St. Jude Medical's ($STJ) now-recalled Riata and Riata ST cardiac defibrillator leads fail more often over the long-term than rival products, according to newly-published research. The news, featured in the journal HeartRhythm, reinforces the sense of urgency behind company's 2011 Class I recall of the products. Riata leads remain in about 79,000 patients.
As MedPage Today points out in its coverage of the research, scientists at the University of California, San Francisco completed their study prior to the recall. But it is an important work because it confirms concerns over the ICD leads' higher electrical failure rate, backing up subsequent studies with similar conclusions. The researchers urge providers to monitor patients who still have the Riata leads very carefully "in order to prevent inappropriate shocks or failed device interventions," according to the article. And they recommend using "large-scale remote monitoring" to keep an eye on these patients.
Another finding: The research team addresses the Riata recall fallout for patients who still have the lead. They note that placing new leads and abandoning the old ones without removing them appeared to be a safe option for patients based on about 18 months of follow-up.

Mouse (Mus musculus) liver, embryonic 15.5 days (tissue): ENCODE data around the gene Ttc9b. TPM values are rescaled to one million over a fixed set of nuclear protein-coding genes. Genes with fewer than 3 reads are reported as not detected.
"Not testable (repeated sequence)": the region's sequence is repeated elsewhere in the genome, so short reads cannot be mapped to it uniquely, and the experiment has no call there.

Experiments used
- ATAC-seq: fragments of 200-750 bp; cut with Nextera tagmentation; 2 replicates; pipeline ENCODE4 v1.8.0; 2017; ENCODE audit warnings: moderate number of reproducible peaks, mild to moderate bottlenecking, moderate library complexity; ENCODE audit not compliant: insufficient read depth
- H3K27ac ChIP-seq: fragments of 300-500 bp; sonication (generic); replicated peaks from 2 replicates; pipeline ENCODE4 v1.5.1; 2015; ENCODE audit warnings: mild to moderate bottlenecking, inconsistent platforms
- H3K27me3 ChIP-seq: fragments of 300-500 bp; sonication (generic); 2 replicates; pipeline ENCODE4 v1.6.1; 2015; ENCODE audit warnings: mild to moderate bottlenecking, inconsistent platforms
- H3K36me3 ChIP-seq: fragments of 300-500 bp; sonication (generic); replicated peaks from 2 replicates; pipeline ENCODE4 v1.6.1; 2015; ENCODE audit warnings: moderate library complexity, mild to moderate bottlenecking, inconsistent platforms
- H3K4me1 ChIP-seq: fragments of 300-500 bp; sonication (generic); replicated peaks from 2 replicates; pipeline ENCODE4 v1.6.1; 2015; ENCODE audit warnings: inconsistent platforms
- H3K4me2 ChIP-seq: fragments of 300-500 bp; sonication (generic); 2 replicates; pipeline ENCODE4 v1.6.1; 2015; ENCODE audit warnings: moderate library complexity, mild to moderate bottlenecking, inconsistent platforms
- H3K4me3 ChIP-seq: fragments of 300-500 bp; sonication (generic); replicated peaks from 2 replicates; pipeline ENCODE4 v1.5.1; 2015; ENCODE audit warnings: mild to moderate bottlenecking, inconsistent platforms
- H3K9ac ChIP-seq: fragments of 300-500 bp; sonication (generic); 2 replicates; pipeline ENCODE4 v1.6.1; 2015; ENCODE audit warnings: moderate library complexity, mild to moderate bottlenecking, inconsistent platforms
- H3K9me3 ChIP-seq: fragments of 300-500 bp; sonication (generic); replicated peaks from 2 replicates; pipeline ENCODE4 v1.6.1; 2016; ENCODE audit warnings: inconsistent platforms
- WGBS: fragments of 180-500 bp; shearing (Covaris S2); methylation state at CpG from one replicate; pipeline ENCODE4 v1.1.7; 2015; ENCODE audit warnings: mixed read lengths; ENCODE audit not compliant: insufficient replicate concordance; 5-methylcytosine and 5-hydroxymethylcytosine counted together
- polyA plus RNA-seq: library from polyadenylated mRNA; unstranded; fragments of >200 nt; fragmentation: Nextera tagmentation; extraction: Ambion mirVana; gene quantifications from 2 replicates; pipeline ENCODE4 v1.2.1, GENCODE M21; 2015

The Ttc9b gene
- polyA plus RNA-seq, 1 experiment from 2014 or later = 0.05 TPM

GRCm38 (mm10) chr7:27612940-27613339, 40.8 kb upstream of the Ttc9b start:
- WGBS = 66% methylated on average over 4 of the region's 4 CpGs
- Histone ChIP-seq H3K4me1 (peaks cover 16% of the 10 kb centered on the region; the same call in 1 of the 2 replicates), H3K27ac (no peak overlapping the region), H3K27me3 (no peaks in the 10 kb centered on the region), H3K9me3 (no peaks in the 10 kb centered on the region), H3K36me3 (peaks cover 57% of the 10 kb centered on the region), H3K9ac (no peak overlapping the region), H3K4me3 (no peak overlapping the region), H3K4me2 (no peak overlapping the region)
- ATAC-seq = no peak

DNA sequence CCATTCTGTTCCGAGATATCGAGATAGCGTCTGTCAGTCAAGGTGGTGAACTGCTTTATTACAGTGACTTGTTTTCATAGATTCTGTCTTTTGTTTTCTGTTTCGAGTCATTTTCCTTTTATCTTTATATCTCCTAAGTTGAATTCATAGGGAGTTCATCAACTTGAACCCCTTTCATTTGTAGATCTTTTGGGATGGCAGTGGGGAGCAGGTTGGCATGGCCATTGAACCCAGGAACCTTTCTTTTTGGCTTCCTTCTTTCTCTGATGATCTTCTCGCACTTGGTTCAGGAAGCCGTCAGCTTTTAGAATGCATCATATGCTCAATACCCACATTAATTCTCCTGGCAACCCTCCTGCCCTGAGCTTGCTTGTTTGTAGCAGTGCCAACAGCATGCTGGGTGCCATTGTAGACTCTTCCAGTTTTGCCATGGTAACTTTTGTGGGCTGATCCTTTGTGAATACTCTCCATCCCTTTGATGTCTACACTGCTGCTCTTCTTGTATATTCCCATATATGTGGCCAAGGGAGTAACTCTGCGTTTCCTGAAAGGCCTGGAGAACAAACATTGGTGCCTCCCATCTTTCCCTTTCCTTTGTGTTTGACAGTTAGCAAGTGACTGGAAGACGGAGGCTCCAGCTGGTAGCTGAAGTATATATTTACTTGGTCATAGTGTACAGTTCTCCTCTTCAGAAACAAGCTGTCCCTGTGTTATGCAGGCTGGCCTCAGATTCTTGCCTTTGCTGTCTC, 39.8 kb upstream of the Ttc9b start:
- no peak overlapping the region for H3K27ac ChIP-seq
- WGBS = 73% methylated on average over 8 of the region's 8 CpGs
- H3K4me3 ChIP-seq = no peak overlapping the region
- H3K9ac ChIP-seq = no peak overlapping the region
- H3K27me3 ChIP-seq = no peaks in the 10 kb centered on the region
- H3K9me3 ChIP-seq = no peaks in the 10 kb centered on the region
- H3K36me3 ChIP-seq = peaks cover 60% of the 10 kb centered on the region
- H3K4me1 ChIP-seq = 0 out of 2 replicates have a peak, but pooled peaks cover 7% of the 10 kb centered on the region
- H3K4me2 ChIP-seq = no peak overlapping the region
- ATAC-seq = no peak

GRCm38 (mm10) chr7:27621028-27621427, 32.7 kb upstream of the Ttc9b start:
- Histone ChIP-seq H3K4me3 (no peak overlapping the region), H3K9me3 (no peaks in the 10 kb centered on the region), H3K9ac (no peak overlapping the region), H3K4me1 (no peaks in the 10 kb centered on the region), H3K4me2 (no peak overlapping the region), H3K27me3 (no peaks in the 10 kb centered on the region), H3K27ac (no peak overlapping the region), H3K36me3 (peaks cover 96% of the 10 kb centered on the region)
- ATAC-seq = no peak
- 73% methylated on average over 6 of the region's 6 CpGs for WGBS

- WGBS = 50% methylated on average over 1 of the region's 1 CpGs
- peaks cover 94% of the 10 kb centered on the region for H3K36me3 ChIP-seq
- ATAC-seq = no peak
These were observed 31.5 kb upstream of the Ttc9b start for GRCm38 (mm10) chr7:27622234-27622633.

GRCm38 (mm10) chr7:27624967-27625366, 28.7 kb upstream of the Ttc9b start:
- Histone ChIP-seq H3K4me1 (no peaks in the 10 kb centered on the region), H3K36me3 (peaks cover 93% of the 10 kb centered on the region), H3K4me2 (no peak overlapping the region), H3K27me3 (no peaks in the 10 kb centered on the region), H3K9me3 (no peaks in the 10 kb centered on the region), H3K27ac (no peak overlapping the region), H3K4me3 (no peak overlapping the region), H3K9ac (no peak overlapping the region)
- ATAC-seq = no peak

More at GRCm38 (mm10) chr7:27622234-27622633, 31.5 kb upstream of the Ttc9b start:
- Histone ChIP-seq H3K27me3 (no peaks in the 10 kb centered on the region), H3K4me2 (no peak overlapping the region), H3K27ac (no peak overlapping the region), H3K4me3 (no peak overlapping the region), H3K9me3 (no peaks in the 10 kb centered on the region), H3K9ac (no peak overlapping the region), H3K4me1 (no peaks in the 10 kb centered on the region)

According to the study, Riata leads experienced a 97.5% survival rate. That's much lower, for example, than the 99.2% rate generated by Medtronic's ($MDT) Sprint Quattro Secure leads and the 99.5% produced by Boston Scientific's ($BSX) Endotak Reliance G/SG leads, the story notes. At the same time, however, Riata leads' survival rate still landed higher than Medtronic's Sprint Fidelis, which placed at 89.6% and faced a 2009 recall because of potential for fractured leads. Researchers conducted their retrospective analysis involving 24,300 patients with remote transmissions from 2002 to 2012.
St. Jude said its implantable cardioverter-defibrillator product sales dipped 4% in the 2012 second quarter, dropping to $746 million. The company is also investigating Riata risks on its own.